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Was wondering if anyone else out there had significant issues with the freak October snowstorm this past weekend.
Drew was hit particularly hard. We were in an area of New Jersey that got a lot of wet, heavy snow, and we have thousands of large oak trees that lost huge limbs. In addition, we have an interesting situation with electrical power--the town of Madison has its own electric utility and we get our power from them, and they in turn bulk purchase electricity from JCP&L, who had hundreds of thousands of customers without power.
Drew's power (and the entire town of Madison) went out on Saturday afternoon around 4:30. All our server rooms have backup generators and switched on cleanly and remained running all day Sunday. Power hadn't been restored by Sunday night and the University made the decision to cancel classes, recommended students go home if possible, take a friend who could not easily go home with them, and the remaining students were shipped to a nearby school and slept on cots in the gym.
Monday a few of us in IT went to campus to determine the scope of the situation. The generators were still running, and we were running temporary power to some switches so we could do work as one ran out of fuel early in the morning. We were able to migrate most essential services out of that data center before the UPS power gave out, and most things were shut down cleanly. However, that room also houses our Internet connection and thus we were offline for about half an hour until our (excellent) Facilities staff refueled the generator from 5 gallon yellow diesel cans (we have a diesel storage tank on campus, but no fuel trailer to transport the fuel). The 30 gallons they put in would last us at least 8 hours, we were told. The other generators were checked and had enough fuel to last overnight if necessary. At any rate, a fuel delivery was made that afternoon and all the generator tanks were topped off.
Power was restored to campus Monday afternoon, but it turned out only 2 of 3 feeder cables were energized. As we were in an undervoltage situation, the generators didn't shut off. We made the decision not to manually switch the server rooms back to utility power.
Tuesday morning, however, the power situation changed. One part of our campus loop started behaving oddly--it turned out some high voltage equipment was damaged but we didn't know that at the time. At any rate power started fluctuating wildly, and for some reason the generator supporting that data center turned off and wouldn't reactivate. We had about 45 minutes of our server room UPS switching on and off utility power, and we were afraid it was going to get damaged. We again migrated services out of the room, turned off our redundant disk array in the building, and shut down the core network switch to avoid any damage. The equipment was down for several hours while Facilities brought in the municipal electric authority and high voltage contractors to assess the loop and make temporary repairs to restore normal voltages and service. Permanent repairs are awaiting the delivery of parts--high voltage equipment is not something electric supply places just have in stock.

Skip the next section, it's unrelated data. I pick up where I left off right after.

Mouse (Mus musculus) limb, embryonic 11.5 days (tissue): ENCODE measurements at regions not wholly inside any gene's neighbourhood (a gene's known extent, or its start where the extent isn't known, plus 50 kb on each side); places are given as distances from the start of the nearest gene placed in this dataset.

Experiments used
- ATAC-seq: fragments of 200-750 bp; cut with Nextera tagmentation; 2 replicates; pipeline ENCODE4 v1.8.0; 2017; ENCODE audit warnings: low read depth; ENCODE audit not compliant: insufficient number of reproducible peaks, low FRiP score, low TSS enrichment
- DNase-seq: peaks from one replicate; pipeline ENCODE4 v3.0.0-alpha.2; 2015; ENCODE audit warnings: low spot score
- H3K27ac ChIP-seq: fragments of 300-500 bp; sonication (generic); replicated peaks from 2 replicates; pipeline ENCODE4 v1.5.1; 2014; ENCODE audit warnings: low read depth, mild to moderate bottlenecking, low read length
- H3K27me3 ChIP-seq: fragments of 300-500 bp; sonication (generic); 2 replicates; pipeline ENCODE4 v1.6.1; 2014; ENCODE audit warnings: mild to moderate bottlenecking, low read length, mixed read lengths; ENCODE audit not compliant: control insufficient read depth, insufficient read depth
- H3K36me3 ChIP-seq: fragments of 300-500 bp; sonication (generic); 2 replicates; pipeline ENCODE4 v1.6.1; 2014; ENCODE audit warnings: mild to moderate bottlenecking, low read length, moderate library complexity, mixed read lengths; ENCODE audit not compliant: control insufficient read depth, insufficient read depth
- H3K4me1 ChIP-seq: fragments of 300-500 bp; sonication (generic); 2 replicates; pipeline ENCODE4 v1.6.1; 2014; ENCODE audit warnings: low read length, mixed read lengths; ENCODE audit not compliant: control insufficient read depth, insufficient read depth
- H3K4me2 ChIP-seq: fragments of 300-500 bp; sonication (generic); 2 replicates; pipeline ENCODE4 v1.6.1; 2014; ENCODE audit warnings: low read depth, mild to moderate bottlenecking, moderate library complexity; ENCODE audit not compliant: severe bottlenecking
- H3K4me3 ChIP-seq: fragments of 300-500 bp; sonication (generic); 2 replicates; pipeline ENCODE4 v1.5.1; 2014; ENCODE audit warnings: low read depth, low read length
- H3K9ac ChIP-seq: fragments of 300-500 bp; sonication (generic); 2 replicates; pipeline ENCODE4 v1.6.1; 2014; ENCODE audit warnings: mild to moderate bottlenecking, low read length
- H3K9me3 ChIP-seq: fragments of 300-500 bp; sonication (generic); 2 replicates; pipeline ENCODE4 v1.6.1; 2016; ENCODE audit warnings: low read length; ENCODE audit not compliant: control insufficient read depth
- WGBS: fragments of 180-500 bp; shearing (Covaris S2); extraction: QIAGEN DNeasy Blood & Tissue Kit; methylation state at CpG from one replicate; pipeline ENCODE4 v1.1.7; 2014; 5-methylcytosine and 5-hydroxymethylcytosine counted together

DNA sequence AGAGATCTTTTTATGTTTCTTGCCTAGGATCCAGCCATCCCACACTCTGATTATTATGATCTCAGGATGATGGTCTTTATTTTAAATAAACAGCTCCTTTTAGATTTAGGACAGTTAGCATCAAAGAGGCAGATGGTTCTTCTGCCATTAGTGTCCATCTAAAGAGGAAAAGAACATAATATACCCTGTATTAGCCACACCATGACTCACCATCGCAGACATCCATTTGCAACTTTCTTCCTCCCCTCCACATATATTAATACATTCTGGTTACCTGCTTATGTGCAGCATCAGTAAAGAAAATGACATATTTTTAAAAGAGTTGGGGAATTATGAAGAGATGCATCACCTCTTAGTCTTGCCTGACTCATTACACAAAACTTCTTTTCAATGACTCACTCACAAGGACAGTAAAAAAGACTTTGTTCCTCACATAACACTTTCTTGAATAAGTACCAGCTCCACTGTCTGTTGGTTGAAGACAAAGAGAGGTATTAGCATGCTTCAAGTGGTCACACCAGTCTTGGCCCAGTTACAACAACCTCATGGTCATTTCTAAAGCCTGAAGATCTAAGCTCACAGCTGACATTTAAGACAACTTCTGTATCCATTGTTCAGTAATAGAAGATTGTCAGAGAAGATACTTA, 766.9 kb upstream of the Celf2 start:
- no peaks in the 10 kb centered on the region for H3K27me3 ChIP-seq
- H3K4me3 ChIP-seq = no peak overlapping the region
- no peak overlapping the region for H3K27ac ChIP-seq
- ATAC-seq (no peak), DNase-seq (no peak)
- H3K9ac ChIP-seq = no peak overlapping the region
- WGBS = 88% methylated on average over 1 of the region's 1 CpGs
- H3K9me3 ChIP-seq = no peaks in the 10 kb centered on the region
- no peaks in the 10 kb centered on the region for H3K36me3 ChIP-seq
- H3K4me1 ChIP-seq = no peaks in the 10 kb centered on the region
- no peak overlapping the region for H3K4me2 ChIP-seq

A brief assessment shows that we had little or no permanent damage due to the power issues. We may be having issues with a UPS powering an aggregation switch but it was also 6 years old and in need of replacement. Most importantly, except for the brief generator outage and the corresponding loss of our Internet connection, we had little or no disruption in services for the duration. The University remains closed tomorrow, with students asked to return after 4pm Thursday for regular Friday classes. It is likely we will extend the semester, which was previously scheduled to end December 14th, but no official determination has been made.
I'm extremely proud of my staff and colleagues who came in over the last few days to respond to issues as they were occurring and our response likely avoided damage as well as downtime. I'm also thankful for our Facilities staff who were all working 24-7 keeping things together. This was the longest unscheduled shutdown we've had, far worse than Hurricane Irene, and longer than when our main administrative building was destroyed by fire in 1989. The power issues we experienced were unprecedented. Interestingly, I did not see many people referring to our university emergency response manual, and most of our response was coordinated by a few mid-level administrators who knew their areas and made the hard decisions. We were prepared to shut things and move to an emergency website but we never had to activate that option. We used Facebook, Twitter and campuswide email to communicate technology issues, and the University used our emergency notification system to great effect.
It's still too early to talk about lessons learned but I hope we have the time to sit down and do so, and although it's unlikely we'll have this scenario occur again, we probably have gained knowledge that will help us for the next unimagined crisis.